While audible has essentially any book you’d ever want, Scribd has a much slimmer selection. During my two  month free trial I was able to find a ton of books to listen to but I didn’t continue being a paying customer.

Where to find Kindle Books on the cheap

This is where the rubber starts hitting the road. To be honest, if I had to pay full retail price for every book I read I would probably read a lot less. I’m thankful this isn’t the case and I have a loooong list of books that I still need to read that I’ve either already purchased for cheap or I have access to for free. Here is where I find my books:

  1. The best resource I’ve found is the library. I live in a reasonably large city and our library has a tremendous amount of kindle books. Its so easy to check them out and start diving in. I’d highly recommend reaching out to your local libary.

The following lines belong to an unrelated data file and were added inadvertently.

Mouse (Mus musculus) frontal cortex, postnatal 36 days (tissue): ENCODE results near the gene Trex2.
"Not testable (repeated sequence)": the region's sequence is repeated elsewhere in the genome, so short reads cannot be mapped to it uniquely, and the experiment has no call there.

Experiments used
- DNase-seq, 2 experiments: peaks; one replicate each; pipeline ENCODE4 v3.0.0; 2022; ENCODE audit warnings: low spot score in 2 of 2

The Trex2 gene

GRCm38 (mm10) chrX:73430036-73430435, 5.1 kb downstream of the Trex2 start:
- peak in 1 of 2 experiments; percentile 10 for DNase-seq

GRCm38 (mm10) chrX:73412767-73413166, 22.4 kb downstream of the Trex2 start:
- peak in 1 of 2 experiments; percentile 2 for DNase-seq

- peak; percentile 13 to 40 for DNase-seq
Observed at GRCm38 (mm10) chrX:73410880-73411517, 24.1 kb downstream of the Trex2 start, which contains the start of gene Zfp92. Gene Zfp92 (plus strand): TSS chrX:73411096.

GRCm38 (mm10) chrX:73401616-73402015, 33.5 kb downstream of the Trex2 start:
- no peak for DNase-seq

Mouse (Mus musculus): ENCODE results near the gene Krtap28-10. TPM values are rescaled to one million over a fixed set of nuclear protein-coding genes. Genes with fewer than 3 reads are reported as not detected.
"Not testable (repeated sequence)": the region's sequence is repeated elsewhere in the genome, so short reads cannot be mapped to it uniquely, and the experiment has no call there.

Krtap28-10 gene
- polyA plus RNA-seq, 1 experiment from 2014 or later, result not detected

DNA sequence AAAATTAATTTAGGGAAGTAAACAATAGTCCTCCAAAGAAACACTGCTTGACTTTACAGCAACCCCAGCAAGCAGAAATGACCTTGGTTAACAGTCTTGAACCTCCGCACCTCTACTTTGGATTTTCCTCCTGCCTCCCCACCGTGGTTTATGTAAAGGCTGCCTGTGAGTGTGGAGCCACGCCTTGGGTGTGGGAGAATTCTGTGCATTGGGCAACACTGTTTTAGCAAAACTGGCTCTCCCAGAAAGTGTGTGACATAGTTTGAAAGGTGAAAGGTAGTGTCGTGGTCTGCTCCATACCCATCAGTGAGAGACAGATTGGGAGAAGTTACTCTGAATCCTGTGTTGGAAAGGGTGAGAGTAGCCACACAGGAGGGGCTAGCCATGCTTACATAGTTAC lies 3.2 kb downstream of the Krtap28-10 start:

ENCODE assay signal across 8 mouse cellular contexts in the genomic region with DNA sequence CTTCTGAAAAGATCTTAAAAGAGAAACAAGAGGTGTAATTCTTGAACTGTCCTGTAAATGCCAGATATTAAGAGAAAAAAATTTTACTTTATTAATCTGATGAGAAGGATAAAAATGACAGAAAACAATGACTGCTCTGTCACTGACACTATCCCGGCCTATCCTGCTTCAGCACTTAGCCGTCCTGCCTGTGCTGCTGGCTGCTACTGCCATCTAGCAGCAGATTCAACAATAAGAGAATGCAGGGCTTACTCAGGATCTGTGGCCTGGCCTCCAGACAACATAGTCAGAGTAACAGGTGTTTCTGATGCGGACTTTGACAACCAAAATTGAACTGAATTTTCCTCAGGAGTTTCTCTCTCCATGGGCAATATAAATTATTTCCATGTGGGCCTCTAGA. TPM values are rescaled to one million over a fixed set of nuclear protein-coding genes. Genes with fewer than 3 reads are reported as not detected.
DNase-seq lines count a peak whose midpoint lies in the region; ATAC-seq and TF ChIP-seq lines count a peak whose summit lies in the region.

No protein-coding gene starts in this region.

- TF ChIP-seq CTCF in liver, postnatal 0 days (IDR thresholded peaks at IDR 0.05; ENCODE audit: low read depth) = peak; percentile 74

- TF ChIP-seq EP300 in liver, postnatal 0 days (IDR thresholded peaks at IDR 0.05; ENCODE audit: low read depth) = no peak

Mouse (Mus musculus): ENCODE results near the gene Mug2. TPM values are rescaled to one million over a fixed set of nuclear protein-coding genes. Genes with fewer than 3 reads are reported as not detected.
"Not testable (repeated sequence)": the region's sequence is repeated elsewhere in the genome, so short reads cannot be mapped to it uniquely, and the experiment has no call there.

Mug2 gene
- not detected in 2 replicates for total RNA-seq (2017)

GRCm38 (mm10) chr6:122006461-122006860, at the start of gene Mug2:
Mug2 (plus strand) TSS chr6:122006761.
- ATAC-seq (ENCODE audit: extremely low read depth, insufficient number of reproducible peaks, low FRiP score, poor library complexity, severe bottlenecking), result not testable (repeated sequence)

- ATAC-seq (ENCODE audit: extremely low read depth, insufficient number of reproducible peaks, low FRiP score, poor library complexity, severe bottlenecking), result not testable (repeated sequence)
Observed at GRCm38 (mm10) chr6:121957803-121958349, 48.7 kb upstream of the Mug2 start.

2. Another newer resource for me is kindle unlimited. Amazon sure does have the book game figured out. While this product costs $14.99 per month I have a three month trial going on right now. While I’m not overly thrilled with their selection I have found about 6-8 books that I’m working through right now.
  3. Amazon actually always has kindle books on sale. I’ recommend checking out this link and this one. The first has an email you can sign up for to get regular updates on deals. While I don’t find books here regularly even finding a month every month or two will go a long way.
  4. A well known resource is bookbub. They ask for your email and then send you a daily email with about a half dozen books that are between $1 and $3. Just like amazon’s email I get books every now and again but it really is worth it.


apps and tools to read alot of cheap

Source: Pixabay

Where to find Audio books on the cheap